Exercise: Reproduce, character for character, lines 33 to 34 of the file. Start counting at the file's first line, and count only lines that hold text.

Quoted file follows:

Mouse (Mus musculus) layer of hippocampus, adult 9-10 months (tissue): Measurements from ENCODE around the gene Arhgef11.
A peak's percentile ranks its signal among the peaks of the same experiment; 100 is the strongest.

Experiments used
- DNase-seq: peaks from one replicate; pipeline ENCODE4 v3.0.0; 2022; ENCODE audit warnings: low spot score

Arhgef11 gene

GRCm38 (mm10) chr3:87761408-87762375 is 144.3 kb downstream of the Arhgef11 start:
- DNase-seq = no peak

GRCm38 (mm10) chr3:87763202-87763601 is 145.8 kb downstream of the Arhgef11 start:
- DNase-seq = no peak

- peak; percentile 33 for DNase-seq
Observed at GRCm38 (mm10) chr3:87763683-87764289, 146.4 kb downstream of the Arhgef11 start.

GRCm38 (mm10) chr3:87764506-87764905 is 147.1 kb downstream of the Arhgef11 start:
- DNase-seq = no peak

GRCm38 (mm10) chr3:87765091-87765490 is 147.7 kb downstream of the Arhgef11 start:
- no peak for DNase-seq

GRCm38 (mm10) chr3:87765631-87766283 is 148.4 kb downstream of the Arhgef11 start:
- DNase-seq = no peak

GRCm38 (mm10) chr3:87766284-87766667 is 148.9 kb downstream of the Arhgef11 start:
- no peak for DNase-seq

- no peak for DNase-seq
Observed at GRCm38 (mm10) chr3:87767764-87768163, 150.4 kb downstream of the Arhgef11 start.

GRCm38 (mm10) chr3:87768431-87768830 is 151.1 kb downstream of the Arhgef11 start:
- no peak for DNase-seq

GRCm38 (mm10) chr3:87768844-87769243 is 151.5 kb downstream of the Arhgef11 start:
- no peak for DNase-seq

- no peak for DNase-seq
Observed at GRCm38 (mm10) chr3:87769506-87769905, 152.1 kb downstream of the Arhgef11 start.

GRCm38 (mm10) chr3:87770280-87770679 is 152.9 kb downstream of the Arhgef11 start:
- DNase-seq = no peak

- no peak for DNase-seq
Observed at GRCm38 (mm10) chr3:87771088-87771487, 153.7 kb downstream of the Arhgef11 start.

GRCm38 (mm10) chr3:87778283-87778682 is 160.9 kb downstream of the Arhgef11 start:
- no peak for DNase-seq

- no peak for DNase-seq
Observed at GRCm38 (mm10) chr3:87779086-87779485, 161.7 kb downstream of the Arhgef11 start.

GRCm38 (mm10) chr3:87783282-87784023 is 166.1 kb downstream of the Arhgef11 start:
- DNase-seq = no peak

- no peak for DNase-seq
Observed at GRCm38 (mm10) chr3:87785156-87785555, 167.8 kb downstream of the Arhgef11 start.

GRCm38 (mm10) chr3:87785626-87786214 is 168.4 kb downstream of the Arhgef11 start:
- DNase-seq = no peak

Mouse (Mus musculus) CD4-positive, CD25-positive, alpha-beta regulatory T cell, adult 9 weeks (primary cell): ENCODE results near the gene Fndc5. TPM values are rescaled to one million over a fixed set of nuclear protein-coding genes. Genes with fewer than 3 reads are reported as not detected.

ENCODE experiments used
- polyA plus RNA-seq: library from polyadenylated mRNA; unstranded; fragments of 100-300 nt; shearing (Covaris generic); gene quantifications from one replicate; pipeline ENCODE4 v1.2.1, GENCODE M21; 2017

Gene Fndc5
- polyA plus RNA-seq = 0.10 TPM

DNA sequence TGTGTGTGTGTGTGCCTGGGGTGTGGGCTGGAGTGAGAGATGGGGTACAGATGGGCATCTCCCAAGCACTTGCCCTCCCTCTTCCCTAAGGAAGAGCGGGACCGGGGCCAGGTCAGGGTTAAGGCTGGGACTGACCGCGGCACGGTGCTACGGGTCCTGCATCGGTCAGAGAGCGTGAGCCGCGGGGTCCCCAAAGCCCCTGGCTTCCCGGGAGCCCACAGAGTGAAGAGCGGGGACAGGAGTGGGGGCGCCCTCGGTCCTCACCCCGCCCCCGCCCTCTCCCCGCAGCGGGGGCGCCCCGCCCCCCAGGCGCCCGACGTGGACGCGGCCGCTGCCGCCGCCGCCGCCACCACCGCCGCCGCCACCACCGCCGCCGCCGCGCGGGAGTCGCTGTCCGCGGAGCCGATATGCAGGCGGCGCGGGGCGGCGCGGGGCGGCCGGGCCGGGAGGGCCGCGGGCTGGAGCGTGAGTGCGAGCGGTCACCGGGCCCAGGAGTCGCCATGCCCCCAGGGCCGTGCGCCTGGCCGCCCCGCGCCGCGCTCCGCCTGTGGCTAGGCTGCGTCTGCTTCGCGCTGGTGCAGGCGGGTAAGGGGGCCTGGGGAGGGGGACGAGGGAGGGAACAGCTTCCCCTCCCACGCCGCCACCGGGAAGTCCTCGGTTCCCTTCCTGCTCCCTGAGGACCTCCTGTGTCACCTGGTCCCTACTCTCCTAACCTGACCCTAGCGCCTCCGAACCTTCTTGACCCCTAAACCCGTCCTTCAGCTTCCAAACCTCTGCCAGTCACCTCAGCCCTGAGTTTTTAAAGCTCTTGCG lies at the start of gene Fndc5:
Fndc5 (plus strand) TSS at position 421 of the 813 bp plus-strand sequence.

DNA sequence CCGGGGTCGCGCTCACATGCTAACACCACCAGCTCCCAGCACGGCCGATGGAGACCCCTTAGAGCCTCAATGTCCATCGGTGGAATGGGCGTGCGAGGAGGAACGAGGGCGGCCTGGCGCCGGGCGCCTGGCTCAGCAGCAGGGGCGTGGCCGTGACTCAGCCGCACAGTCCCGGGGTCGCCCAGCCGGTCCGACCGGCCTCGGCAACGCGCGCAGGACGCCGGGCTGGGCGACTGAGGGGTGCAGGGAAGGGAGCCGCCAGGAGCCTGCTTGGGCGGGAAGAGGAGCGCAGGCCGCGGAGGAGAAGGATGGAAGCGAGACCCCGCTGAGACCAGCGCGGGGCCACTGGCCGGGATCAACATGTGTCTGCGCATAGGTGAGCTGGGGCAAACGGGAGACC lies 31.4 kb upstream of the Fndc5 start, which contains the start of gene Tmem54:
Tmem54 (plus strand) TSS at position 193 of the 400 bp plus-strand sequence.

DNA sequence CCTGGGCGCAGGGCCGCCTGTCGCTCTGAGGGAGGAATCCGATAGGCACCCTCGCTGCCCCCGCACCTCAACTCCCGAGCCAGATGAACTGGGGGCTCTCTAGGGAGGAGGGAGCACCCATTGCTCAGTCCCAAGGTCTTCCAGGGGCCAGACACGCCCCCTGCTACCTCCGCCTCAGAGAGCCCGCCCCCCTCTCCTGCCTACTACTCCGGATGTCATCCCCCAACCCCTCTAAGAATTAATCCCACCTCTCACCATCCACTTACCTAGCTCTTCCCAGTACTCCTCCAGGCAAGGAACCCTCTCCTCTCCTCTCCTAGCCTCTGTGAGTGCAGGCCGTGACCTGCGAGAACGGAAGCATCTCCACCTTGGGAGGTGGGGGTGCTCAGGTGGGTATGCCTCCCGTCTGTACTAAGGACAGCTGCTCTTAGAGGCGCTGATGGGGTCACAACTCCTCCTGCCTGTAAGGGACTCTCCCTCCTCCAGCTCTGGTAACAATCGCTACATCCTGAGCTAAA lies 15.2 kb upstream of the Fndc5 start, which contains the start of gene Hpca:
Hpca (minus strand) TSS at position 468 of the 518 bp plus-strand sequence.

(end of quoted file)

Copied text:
- no peak for DNase-seq

- no peak for DNase-seq